Karthala eruption news & updates (Comores Islands, Indian Ocean)
A new eruption started at Karthala volcano (the 4th within two years). Details of the eruption are still scarse, but observations from the capital Moroni (15 km distant) suggest that the activity might not take place in the Chungu Chahale crater, where the other recent eruptions were located, but north of it or perhaps even outside the caldera.
Residents of Moroni report seing "jets of red flames above the summit of Karthala" in the night of 12-13 January. On 13 January, eruptive tremor was low but a number of earthquakes could be felt in Moroni and an ash plume was observed above the volcano.
Local newspapers report that the eruption at Karthala volcano already has ended, with the lava lake being crusted over and seismicity having decreased to background levels on the afternoon of June, 1st, 2006.Read more...
The lava lake at the crater bottom is still active, alimented by one or two fountains. No lateral fissures have opened and the amount of gas and ash released is small.
A new eruption at Karthala volcano started on the evening of Sunday 28 May 2006 at 18h05 local time. Fresh magma has formed a lava lake inside Chungu Chahalé crater in the caldera. Different from the last eruptions in 2005, no explosive activity was reported at the beginning of the eruption, only a thick plume of gas and steam above the crater, extending 60 km to the northwest. The absence of explosive activity can be explained because the crater contained no water.Read more...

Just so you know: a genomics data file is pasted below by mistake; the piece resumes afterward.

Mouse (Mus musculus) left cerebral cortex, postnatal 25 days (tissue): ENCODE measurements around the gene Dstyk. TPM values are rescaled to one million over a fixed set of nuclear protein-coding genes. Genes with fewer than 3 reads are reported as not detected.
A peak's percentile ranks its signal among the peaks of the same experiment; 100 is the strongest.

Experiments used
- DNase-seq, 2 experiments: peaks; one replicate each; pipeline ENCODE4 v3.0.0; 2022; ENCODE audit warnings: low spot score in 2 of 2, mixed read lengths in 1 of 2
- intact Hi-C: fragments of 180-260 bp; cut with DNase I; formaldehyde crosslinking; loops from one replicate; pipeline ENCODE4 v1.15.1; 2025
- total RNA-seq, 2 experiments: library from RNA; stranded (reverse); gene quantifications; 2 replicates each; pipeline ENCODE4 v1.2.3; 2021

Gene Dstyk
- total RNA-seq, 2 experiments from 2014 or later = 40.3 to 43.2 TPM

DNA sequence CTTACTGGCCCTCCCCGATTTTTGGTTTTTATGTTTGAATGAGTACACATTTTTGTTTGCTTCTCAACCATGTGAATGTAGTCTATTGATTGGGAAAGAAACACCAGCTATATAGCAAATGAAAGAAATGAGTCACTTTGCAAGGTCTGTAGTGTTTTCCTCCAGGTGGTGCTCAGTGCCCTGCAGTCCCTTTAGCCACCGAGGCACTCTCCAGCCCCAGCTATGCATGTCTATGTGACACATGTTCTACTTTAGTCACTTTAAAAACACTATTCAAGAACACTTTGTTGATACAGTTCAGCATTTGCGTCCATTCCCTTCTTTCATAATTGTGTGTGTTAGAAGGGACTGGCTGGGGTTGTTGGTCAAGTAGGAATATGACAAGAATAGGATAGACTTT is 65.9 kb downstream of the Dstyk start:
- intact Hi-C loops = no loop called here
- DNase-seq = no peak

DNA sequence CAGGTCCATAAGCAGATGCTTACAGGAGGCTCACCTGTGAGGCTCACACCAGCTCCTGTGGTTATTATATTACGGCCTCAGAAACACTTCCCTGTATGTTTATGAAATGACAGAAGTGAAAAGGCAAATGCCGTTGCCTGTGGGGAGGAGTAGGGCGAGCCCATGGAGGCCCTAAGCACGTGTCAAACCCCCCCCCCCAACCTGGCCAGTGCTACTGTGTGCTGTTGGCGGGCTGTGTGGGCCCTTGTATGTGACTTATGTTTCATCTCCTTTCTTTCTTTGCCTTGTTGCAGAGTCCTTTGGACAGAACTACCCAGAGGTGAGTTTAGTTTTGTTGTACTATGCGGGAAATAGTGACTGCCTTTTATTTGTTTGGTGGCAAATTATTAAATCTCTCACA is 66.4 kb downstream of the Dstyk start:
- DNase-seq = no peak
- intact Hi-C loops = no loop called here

Karthala volcano's second eruption in 2005 ended after 14 days on 8 Dec. 2005 as the Karthala volcano observatory communicated. In its initial phase, the eruption had been driven by phreatomagmatic phase, ejecting large blocks up to 400 m around the crater and producing a lot of ash that cuased severe problems in the south-east and south-west of the island, and particularly in the capital Moroni.Read more...
Karthala volcano on Comoros Island erupted for the second time this year on Thursday 24th of November. Ther eruption was probably phreatic and caused by vaporization of ground water in contact with a shallow magma body underneath the crater. Substantial ash falls caused problems in the nearby capital Moroni, where authorities ordered water tankers into the streets to wash away the thick blankets of white ash from the eruption.
No further activity of the Karthala Volcano has been reported since May 24 and the eruption can be considered to be over by now.
About 10,000 persons had been displaced but returned to their homes immediately after the eruption declined. Work is underway to restore potable water and sanitation facilities to an estimated number of about 40,000 affected by volcanic ash fallout.
Karthala volcano, a shield volcano on Grande Comore, the largest of the Comoros Islands, 300 km off the east coast of Africa, began to erupt on April 17th.
The eruption began with increased seismic activity, and emission of steam and increasing amounts of ash that are causing severe breathing problems in the area immediately near the volcano. From an airplane observation it is apparent that a small lava lake is accumulating inside the crater, giving concern to the possibility of a sudden outbreak.